An Adderall shortage could affect many patients with attention-deficit/hyperactivity disorder (ADHD), but experts say other treatment options are available.
Intermittent manufacturing delays at Teva Pharmaceuticals, which manufactures the medication containing amphetamine mixed salts, could last for several months, according to the Food and Drug Administration. Because the shortage impacts the immediate release formulation, clinicians can consider prescribing the extended-release version of the drug.
Eugenia Chan, M.D., M.P.H., FAAP, co-author of the AAP’s clinical practice guideline on ADHD, also suggested considering other immediate- and extended-release forms of amphetamine-based medications. Those may include Evekeo or Evekeo ODT and Adzenys ER or Adzenys XR ODT, which are mixed isomer formulations similar to Adderall and Adderall XR. However, she cautioned they may be more expensive because they are brand name only. They also may require prior authorization for insurance coverage.
In addition, pediatricians could consider dextroamphetamines, which are related to the mixed isomer amphetamines, according to Dr. Chan, an attending physician in the Division of Developmental Medicine at Boston Children’s Hospital. Vyvanse is an extended-release and Zenzedi is an immediate-release formulation.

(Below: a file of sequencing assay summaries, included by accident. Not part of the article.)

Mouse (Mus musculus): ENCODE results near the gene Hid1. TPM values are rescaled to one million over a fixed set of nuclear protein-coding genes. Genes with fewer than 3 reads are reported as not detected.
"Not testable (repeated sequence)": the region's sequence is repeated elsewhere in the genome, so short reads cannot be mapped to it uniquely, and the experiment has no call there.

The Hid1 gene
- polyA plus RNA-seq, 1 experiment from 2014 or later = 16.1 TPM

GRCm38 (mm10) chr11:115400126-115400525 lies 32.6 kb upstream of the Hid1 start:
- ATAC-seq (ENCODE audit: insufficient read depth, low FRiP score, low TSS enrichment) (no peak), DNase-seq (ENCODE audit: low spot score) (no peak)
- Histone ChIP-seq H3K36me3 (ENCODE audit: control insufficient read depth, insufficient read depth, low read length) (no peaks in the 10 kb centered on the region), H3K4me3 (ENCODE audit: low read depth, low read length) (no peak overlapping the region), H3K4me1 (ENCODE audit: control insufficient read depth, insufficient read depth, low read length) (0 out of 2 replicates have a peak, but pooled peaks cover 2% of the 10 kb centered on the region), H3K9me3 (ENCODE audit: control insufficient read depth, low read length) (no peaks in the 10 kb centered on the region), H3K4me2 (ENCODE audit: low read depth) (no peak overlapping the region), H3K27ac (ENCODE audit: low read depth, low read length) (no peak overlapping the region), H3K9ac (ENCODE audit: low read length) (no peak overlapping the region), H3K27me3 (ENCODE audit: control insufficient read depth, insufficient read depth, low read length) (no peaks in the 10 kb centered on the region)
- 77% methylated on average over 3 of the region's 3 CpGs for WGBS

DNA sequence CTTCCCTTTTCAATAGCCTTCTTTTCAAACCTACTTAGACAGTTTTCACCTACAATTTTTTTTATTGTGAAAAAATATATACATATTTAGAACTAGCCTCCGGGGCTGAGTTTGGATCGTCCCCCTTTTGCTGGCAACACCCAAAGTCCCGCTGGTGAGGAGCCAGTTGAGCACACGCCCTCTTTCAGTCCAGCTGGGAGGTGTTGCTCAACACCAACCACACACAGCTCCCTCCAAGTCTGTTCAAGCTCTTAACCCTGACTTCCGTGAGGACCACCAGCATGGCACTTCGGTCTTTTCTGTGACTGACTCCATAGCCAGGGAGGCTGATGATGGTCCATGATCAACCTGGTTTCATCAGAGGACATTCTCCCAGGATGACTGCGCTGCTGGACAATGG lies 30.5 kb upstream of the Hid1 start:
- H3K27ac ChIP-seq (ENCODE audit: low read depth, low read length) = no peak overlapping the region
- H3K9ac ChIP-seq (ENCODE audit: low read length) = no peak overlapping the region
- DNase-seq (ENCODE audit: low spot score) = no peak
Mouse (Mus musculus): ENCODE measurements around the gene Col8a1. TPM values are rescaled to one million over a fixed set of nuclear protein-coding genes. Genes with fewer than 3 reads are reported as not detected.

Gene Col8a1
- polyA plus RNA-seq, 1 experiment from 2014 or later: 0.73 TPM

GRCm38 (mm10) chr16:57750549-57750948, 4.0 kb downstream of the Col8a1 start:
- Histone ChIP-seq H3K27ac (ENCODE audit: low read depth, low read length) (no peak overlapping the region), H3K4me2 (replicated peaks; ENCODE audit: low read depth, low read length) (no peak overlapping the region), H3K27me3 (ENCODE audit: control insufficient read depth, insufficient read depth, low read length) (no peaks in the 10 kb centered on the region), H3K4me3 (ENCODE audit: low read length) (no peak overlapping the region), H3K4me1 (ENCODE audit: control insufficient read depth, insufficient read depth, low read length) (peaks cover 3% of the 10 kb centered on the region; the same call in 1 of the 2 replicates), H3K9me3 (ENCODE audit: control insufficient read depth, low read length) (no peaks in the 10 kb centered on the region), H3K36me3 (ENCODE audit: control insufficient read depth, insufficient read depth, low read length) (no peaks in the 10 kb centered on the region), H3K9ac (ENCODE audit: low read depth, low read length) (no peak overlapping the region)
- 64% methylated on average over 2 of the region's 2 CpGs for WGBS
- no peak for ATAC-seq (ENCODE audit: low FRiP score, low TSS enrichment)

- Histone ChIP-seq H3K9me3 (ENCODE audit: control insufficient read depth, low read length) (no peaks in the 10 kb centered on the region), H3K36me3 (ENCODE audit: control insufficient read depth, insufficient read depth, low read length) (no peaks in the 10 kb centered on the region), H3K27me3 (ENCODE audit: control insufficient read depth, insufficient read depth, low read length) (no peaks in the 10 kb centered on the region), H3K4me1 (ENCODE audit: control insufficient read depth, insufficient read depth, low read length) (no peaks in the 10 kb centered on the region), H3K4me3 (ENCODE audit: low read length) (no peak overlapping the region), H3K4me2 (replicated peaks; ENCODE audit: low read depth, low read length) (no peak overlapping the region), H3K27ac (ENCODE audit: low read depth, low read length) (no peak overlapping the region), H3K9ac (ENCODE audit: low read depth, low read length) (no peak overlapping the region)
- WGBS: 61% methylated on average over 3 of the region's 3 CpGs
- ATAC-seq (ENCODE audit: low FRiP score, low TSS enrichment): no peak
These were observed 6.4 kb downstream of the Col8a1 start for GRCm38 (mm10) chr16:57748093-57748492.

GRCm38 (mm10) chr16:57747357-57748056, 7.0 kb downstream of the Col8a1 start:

Other options are stimulants in the methylphenidate class, especially for children who did not have an optimal response to Adderall or experienced significant side effects.
Parents should talk to their pediatrician about the best course of treatment if Adderall is not available.
“Switching stimulants can be a little scary, but this may be a good opportunity to find a different stimulant that works better or has fewer side effects,” Dr. Chan said via email.
- AAP Clinical Practice Guideline for the Diagnosis, Evaluation, and Treatment of Attention-Deficit/Hyperactivity Disorder in Children and Adolescents.
- ADHD medication guide from Cohen Children’s Medical Center
- Information for parents from HealthyChildren.org on ADHD
- Information from the Centers for Disease Control and Prevention on ADHD